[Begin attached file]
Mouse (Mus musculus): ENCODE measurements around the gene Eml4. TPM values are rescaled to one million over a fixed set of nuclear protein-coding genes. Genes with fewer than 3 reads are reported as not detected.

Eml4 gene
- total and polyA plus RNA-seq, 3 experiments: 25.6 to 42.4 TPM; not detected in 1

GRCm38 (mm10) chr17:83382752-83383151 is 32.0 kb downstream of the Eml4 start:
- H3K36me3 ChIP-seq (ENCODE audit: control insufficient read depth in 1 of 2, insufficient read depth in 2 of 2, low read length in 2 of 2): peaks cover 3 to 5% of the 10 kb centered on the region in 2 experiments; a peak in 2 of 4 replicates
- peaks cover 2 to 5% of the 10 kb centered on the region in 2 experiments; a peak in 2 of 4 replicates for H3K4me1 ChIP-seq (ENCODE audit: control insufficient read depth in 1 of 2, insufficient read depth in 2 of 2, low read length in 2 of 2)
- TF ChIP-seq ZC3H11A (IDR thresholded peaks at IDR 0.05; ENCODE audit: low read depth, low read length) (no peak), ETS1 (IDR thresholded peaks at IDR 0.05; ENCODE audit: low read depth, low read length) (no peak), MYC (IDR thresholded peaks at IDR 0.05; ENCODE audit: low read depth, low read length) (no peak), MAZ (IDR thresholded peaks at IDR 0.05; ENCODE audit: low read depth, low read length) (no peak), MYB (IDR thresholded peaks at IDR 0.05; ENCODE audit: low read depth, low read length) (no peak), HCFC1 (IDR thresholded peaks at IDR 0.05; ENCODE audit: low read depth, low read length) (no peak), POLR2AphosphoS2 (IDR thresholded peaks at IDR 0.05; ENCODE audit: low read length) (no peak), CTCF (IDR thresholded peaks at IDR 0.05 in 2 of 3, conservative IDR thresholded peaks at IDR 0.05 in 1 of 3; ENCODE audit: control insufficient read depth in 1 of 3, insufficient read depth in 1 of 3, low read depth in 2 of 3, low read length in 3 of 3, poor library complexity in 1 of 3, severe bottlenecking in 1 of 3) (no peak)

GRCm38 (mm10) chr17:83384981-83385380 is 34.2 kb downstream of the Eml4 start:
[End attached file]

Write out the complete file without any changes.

Mouse (Mus musculus): ENCODE measurements around the gene Eml4. TPM values are rescaled to one million over a fixed set of nuclear protein-coding genes. Genes with fewer than 3 reads are reported as not detected.

Eml4 gene
- total and polyA plus RNA-seq, 3 experiments: 25.6 to 42.4 TPM; not detected in 1

GRCm38 (mm10) chr17:83382752-83383151 is 32.0 kb downstream of the Eml4 start:
- H3K36me3 ChIP-seq (ENCODE audit: control insufficient read depth in 1 of 2, insufficient read depth in 2 of 2, low read length in 2 of 2): peaks cover 3 to 5% of the 10 kb centered on the region in 2 experiments; a peak in 2 of 4 replicates
- peaks cover 2 to 5% of the 10 kb centered on the region in 2 experiments; a peak in 2 of 4 replicates for H3K4me1 ChIP-seq (ENCODE audit: control insufficient read depth in 1 of 2, insufficient read depth in 2 of 2, low read length in 2 of 2)
- TF ChIP-seq ZC3H11A (IDR thresholded peaks at IDR 0.05; ENCODE audit: low read depth, low read length) (no peak), ETS1 (IDR thresholded peaks at IDR 0.05; ENCODE audit: low read depth, low read length) (no peak), MYC (IDR thresholded peaks at IDR 0.05; ENCODE audit: low read depth, low read length) (no peak), MAZ (IDR thresholded peaks at IDR 0.05; ENCODE audit: low read depth, low read length) (no peak), MYB (IDR thresholded peaks at IDR 0.05; ENCODE audit: low read depth, low read length) (no peak), HCFC1 (IDR thresholded peaks at IDR 0.05; ENCODE audit: low read depth, low read length) (no peak), POLR2AphosphoS2 (IDR thresholded peaks at IDR 0.05; ENCODE audit: low read length) (no peak), CTCF (IDR thresholded peaks at IDR 0.05 in 2 of 3, conservative IDR thresholded peaks at IDR 0.05 in 1 of 3; ENCODE audit: control insufficient read depth in 1 of 3, insufficient read depth in 1 of 3, low read depth in 2 of 3, low read length in 3 of 3, poor library complexity in 1 of 3, severe bottlenecking in 1 of 3) (no peak)

GRCm38 (mm10) chr17:83384981-83385380 is 34.2 kb downstream of the Eml4 start: